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Financial awards for people who have suffered injuries or other compensable losses are often referred to as damages. A plaintiff in a personal injury case whose case goes to trial may be awarded compensatory damages, which are usually some combination of economic damages and non-economic damages.

The amount of economic damages awarded may be more or less than that of non-economic damages, depending on the specific aspects of a case. Some states impose certain limits that are often referred to as damage caps, but Georgia does not currently place any restriction on awards.

Did you suffer severe injuries or was your loved one killed in an accident caused by another party’s negligence in Georgia? You need to get help from a qualified attorney as soon as possible.

Spiva Law Firm has recovered more than $200 million for our clients, including over $100 million in verdicts. Call us or contact us online to receive a free consultation.

What Are Economic Damages?

Economic damages include tangible losses a victim has incurred or will incur because of their accident are economic damages. Economic damages are typically much more concrete because they can be readily documented and more easily calculated.

Medical expenses are usually one of the most significant kinds of economic damage awards. Medical bills not only include the costs for the initial hospital stay, but also all follow-up treatment related to the injuries.

Lost wages are another common kind of economic damages. Some victims may only be out of work for a few days or weeks, but many others can be unable to return to their professions for several months or even years. Some will never be able to work again.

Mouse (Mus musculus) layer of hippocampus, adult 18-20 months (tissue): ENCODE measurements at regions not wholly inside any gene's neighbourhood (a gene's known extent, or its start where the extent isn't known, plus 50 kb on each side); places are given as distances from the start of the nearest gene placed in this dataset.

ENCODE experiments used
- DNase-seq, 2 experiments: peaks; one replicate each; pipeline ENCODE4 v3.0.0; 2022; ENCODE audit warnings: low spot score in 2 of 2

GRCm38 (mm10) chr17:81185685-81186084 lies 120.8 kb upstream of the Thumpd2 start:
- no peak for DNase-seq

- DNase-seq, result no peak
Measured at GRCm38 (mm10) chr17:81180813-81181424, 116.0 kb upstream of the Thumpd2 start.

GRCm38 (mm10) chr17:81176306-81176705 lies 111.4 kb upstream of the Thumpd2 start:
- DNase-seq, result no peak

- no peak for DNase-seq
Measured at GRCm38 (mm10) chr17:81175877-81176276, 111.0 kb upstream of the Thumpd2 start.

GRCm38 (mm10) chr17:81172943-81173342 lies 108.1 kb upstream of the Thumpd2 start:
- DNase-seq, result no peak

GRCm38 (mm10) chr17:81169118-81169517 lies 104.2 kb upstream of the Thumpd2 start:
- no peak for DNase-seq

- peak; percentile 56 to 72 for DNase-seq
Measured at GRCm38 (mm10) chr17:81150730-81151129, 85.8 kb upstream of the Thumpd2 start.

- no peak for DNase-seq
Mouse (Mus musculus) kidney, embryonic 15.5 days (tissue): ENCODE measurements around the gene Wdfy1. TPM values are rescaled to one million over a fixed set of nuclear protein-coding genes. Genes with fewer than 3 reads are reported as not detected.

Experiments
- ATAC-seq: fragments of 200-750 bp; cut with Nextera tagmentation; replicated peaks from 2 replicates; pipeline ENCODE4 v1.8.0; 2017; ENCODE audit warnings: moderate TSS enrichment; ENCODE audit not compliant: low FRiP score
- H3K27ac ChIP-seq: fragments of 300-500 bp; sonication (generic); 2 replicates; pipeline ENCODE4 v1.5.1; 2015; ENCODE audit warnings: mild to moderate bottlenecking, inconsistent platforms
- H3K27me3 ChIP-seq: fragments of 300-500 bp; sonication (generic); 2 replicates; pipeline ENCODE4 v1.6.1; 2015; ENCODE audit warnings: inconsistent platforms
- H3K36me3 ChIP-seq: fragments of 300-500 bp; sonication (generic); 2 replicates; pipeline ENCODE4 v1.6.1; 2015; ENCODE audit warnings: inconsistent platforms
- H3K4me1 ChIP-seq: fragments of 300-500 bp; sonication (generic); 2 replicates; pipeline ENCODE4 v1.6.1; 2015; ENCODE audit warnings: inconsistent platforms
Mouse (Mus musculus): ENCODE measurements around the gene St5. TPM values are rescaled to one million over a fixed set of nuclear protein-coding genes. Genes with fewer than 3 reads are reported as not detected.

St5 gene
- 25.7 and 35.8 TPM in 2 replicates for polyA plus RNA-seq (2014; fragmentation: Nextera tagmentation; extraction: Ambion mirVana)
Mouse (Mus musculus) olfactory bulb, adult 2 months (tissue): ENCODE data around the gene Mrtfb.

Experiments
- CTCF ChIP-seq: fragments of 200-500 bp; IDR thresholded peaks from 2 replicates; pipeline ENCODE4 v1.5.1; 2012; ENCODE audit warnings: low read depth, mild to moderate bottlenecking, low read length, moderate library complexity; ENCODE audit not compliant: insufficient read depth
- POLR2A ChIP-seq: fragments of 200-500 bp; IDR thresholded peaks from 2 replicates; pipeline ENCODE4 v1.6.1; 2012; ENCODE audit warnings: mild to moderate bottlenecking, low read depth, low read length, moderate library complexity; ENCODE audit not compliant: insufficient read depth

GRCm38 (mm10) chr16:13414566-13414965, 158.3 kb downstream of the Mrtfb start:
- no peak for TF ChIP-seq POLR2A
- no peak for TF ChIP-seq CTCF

Another kind of economic damages is property damage. In many motor vehicle accident cases, victims have had their automobiles seriously damaged in crashes.

What Are Non-Economic Damages?

Non-economic damages are more subjective than economic damages. Non-economic damages relate to types of harm that do not come with a receipt or other objective documentation.

Common kinds of non-economic damages include pain and suffering, loss of consortium, and emotional distress. Disfigurement or disability is another type of non-economic damage.

While economic damages are usually intended to help restore a person to their original condition, non-economic damages are a form of compensation that accounts for an injured person’s pain, emotional distress, suffering and other similar issues related to an accident.

When Are Economic and Non-Economic Damages Available?

Economic and non-economic damages are usually available in most personal injury cases, but they need to be proven. Many economic damages are easy to prove because victims will often have bills that specifically support their claims.

For this reason, it is absolutely critical that you save every single bill and receipt that relates to your injuries. Not only should you be especially careful with all of your medical expenses, but also keep receipts for out-of-pocket expenses related to your medical treatment.